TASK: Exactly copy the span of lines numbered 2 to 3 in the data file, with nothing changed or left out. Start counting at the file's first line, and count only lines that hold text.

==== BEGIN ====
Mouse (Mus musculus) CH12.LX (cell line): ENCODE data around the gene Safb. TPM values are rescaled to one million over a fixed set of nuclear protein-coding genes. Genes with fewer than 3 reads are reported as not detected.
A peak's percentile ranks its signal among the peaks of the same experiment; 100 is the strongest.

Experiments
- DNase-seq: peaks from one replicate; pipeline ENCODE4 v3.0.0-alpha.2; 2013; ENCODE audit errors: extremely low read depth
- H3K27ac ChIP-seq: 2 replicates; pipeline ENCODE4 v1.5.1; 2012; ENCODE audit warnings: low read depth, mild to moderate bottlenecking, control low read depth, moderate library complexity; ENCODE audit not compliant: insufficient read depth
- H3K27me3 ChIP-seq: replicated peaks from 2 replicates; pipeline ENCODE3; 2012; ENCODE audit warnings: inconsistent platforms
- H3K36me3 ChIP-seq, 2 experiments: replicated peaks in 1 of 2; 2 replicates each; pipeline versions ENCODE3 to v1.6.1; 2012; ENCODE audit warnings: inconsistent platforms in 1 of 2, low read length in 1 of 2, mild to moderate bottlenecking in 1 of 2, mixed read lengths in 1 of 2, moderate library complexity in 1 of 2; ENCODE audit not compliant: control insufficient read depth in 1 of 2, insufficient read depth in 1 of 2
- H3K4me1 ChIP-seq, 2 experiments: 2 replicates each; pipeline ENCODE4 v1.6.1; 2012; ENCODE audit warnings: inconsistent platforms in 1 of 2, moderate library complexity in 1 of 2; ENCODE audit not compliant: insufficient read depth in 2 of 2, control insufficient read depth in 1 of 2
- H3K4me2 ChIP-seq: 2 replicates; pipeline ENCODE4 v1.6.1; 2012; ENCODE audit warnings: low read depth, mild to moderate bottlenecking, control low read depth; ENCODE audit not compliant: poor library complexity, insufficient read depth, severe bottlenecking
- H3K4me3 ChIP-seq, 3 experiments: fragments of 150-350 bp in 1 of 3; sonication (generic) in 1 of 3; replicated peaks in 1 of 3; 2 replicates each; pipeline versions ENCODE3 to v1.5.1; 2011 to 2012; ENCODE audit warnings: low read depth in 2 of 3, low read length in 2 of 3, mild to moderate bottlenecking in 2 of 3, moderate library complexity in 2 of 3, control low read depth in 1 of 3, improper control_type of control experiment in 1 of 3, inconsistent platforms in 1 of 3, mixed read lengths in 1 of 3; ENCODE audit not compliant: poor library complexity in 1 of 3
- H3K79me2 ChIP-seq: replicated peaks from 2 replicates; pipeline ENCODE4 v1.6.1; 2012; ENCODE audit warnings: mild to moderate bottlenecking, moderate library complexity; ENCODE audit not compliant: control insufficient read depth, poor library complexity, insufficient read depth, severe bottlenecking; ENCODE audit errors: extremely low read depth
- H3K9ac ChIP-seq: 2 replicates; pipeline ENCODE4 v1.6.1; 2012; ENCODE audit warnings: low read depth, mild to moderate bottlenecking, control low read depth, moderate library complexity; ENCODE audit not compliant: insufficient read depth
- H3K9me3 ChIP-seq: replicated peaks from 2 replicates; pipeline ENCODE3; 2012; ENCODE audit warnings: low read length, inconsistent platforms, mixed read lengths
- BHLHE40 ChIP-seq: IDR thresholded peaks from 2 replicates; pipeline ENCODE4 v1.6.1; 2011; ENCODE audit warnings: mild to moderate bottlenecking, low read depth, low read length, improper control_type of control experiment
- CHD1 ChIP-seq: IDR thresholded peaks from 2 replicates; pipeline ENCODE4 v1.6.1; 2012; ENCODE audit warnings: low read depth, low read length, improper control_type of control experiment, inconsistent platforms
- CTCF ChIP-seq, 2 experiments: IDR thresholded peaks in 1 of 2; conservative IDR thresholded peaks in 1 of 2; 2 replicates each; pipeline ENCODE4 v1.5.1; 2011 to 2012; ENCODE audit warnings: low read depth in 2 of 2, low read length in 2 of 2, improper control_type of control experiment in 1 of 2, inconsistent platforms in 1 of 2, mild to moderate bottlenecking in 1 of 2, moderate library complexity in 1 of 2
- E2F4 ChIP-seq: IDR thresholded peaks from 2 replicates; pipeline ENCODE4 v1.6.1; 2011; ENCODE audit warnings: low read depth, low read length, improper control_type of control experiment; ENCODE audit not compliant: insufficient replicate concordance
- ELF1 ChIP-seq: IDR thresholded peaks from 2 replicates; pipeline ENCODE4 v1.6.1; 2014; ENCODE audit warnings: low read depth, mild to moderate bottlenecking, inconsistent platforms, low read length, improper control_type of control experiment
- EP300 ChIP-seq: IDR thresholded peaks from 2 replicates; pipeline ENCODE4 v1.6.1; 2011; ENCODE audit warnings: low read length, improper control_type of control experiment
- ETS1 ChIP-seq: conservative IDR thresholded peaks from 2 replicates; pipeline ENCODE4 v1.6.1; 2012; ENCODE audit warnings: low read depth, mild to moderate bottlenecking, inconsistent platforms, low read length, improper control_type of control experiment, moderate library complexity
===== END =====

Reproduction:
A peak's percentile ranks its signal among the peaks of the same experiment; 100 is the strongest.

Experiments